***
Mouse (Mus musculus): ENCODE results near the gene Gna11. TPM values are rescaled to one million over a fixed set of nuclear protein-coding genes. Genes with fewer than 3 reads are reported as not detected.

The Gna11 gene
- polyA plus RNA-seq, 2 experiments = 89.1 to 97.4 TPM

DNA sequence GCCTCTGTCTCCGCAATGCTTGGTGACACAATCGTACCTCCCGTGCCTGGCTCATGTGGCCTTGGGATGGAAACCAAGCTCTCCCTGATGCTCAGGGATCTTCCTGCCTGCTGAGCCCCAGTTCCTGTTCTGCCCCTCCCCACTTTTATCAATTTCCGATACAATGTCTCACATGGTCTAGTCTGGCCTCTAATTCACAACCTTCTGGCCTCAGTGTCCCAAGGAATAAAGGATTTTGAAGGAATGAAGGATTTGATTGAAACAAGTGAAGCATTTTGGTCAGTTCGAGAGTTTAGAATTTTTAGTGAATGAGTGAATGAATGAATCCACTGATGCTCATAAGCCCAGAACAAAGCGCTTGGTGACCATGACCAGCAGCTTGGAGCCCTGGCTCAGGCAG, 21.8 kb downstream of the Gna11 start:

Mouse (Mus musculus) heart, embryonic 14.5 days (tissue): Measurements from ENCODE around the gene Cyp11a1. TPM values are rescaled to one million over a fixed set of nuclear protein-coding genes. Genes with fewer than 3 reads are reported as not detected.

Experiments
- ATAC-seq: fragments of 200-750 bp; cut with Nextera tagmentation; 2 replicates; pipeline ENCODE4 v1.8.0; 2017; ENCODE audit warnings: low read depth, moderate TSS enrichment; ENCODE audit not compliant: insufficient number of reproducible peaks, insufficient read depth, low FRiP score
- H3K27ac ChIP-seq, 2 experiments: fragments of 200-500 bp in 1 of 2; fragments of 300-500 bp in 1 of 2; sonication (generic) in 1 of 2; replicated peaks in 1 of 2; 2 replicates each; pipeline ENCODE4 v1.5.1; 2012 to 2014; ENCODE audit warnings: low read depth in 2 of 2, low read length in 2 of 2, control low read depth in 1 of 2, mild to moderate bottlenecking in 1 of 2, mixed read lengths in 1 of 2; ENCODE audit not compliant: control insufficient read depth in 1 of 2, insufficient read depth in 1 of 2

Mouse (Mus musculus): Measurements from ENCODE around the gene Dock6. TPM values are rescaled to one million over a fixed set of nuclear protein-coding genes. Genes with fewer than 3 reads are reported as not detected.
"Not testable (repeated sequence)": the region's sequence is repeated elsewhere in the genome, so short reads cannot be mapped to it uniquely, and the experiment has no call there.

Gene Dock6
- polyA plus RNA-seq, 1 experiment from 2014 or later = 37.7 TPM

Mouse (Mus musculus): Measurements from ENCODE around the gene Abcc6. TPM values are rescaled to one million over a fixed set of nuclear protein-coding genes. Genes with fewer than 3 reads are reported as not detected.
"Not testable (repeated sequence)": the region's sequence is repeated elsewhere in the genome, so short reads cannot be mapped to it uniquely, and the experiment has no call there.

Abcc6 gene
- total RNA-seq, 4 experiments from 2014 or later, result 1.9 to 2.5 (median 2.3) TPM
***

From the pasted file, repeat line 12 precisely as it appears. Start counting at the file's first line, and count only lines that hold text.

- polyA plus RNA-seq, 1 experiment from 2014 or later = 37.7 TPM